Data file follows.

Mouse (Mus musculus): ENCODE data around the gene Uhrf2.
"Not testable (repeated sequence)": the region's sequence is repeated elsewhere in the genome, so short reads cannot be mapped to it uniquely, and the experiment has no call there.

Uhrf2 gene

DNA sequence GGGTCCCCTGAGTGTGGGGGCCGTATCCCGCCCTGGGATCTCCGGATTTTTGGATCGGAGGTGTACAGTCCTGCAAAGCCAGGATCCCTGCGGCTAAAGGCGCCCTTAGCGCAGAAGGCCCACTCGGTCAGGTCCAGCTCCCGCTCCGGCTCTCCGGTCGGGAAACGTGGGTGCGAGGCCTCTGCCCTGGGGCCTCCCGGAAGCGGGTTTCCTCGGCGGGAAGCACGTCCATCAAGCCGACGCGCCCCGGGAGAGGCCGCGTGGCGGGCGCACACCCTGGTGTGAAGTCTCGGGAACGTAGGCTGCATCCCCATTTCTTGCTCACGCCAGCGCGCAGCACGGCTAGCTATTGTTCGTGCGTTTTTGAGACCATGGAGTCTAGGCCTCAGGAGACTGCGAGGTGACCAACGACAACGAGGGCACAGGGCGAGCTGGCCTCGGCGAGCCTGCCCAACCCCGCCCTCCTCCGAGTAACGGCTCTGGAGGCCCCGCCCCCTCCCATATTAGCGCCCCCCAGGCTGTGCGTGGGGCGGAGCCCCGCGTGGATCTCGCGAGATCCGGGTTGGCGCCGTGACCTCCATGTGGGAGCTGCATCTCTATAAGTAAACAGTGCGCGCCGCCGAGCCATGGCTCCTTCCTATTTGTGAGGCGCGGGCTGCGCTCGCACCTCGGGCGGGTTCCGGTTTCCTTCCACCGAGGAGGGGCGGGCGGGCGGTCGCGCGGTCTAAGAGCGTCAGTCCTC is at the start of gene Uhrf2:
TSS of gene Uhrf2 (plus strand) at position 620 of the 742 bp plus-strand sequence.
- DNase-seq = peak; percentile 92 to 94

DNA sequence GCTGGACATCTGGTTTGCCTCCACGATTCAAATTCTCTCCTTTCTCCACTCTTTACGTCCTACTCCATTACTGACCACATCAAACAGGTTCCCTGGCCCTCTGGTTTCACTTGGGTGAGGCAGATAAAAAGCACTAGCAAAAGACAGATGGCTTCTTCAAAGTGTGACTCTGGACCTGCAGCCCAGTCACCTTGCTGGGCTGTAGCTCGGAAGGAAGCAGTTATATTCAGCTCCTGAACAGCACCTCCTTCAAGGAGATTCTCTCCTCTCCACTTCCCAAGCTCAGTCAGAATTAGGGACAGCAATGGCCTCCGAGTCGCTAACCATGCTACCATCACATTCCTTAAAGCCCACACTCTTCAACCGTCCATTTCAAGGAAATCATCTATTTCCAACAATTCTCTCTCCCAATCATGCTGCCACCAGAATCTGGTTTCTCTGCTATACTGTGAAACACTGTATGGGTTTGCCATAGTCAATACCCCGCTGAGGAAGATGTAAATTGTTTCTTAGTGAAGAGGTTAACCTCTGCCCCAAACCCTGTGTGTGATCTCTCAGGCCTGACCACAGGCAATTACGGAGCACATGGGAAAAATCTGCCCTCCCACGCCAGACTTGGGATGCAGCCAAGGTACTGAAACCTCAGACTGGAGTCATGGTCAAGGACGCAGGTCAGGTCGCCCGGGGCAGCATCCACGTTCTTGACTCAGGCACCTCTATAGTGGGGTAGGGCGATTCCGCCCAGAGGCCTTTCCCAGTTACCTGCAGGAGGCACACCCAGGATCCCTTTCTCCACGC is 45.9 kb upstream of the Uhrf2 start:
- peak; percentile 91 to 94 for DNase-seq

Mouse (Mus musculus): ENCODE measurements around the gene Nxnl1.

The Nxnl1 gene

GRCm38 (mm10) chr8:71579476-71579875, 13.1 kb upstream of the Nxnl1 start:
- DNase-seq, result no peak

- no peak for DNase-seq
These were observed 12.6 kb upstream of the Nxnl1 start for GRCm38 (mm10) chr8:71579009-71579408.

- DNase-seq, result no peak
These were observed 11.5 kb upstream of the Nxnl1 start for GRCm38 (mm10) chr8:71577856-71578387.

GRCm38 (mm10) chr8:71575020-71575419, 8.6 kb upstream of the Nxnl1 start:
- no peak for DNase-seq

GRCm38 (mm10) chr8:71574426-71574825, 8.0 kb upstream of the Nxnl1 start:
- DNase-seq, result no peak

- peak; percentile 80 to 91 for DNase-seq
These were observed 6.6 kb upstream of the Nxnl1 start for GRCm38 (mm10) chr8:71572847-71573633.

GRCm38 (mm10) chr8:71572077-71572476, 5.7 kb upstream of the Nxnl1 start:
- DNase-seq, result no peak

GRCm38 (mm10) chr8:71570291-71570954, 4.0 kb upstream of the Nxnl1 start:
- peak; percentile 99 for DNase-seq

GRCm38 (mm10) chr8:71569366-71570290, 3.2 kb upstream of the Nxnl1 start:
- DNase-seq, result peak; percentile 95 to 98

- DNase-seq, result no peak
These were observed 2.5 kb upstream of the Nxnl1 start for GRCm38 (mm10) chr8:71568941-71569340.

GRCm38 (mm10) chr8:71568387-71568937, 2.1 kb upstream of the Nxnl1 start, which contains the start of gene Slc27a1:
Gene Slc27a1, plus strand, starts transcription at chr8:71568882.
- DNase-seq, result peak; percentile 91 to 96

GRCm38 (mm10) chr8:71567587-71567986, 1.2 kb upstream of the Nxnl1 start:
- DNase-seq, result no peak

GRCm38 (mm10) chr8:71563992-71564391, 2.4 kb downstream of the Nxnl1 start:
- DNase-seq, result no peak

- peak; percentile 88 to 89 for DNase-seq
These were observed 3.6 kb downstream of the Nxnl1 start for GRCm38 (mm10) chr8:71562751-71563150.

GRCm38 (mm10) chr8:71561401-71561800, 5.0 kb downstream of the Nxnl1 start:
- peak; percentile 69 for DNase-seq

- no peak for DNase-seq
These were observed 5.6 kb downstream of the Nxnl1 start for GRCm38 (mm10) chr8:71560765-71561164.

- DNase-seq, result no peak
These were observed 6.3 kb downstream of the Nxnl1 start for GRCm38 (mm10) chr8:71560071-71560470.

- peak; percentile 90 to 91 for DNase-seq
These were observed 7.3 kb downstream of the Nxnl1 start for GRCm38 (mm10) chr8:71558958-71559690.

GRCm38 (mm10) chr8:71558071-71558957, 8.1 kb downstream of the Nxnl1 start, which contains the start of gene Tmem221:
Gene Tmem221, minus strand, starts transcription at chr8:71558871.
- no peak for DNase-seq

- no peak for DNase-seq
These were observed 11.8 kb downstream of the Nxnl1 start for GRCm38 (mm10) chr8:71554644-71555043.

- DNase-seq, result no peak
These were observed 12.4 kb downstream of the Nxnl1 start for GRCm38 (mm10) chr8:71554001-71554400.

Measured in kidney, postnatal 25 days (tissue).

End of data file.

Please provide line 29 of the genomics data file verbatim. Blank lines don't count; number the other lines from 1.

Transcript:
- DNase-seq, result no peak